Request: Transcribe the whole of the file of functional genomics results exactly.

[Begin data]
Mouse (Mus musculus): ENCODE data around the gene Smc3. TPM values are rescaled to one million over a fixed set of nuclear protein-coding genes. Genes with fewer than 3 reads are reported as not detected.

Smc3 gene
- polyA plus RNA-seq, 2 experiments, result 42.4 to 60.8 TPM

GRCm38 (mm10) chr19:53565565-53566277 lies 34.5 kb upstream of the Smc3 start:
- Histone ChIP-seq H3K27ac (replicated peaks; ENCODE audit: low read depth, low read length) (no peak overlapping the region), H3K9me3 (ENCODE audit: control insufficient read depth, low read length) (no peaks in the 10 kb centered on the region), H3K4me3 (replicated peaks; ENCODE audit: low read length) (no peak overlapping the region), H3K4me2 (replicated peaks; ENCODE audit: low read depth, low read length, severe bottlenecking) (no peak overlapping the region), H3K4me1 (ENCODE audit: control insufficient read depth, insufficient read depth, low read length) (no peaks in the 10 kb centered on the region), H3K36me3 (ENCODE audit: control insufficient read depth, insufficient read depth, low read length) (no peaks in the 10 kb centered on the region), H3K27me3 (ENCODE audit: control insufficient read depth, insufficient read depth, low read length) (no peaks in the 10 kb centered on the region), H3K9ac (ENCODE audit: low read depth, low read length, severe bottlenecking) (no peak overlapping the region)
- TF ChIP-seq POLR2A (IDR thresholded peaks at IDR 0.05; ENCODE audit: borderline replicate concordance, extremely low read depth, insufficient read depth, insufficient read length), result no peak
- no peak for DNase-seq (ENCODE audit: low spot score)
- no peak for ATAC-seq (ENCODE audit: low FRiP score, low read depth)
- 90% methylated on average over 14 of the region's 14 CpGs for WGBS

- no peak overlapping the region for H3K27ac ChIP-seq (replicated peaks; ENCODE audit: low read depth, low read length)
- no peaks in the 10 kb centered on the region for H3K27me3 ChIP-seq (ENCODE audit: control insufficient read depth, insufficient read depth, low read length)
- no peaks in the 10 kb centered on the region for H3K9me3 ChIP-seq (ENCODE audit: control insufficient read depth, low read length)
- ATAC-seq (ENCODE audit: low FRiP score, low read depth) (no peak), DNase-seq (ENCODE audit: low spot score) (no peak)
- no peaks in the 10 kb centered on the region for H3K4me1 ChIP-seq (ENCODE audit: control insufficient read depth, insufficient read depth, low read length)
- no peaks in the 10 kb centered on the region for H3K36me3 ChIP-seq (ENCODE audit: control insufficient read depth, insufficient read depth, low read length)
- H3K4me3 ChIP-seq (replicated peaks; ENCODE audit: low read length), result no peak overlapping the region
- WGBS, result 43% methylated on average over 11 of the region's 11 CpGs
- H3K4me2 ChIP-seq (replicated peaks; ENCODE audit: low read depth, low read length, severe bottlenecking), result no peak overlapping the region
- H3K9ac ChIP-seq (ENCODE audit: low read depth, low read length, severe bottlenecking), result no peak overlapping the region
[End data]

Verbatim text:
Mouse (Mus musculus): ENCODE data around the gene Smc3. TPM values are rescaled to one million over a fixed set of nuclear protein-coding genes. Genes with fewer than 3 reads are reported as not detected.

Smc3 gene
- polyA plus RNA-seq, 2 experiments, result 42.4 to 60.8 TPM

GRCm38 (mm10) chr19:53565565-53566277 lies 34.5 kb upstream of the Smc3 start:
- Histone ChIP-seq H3K27ac (replicated peaks; ENCODE audit: low read depth, low read length) (no peak overlapping the region), H3K9me3 (ENCODE audit: control insufficient read depth, low read length) (no peaks in the 10 kb centered on the region), H3K4me3 (replicated peaks; ENCODE audit: low read length) (no peak overlapping the region), H3K4me2 (replicated peaks; ENCODE audit: low read depth, low read length, severe bottlenecking) (no peak overlapping the region), H3K4me1 (ENCODE audit: control insufficient read depth, insufficient read depth, low read length) (no peaks in the 10 kb centered on the region), H3K36me3 (ENCODE audit: control insufficient read depth, insufficient read depth, low read length) (no peaks in the 10 kb centered on the region), H3K27me3 (ENCODE audit: control insufficient read depth, insufficient read depth, low read length) (no peaks in the 10 kb centered on the region), H3K9ac (ENCODE audit: low read depth, low read length, severe bottlenecking) (no peak overlapping the region)
- TF ChIP-seq POLR2A (IDR thresholded peaks at IDR 0.05; ENCODE audit: borderline replicate concordance, extremely low read depth, insufficient read depth, insufficient read length), result no peak
- no peak for DNase-seq (ENCODE audit: low spot score)
- no peak for ATAC-seq (ENCODE audit: low FRiP score, low read depth)
- 90% methylated on average over 14 of the region's 14 CpGs for WGBS

- no peak overlapping the region for H3K27ac ChIP-seq (replicated peaks; ENCODE audit: low read depth, low read length)
- no peaks in the 10 kb centered on the region for H3K27me3 ChIP-seq (ENCODE audit: control insufficient read depth, insufficient read depth, low read length)
- no peaks in the 10 kb centered on the region for H3K9me3 ChIP-seq (ENCODE audit: control insufficient read depth, low read length)
- ATAC-seq (ENCODE audit: low FRiP score, low read depth) (no peak), DNase-seq (ENCODE audit: low spot score) (no peak)
- no peaks in the 10 kb centered on the region for H3K4me1 ChIP-seq (ENCODE audit: control insufficient read depth, insufficient read depth, low read length)
- no peaks in the 10 kb centered on the region for H3K36me3 ChIP-seq (ENCODE audit: control insufficient read depth, insufficient read depth, low read length)
- H3K4me3 ChIP-seq (replicated peaks; ENCODE audit: low read length), result no peak overlapping the region
- WGBS, result 43% methylated on average over 11 of the region's 11 CpGs
- H3K4me2 ChIP-seq (replicated peaks; ENCODE audit: low read depth, low read length, severe bottlenecking), result no peak overlapping the region
- H3K9ac ChIP-seq (ENCODE audit: low read depth, low read length, severe bottlenecking), result no peak overlapping the region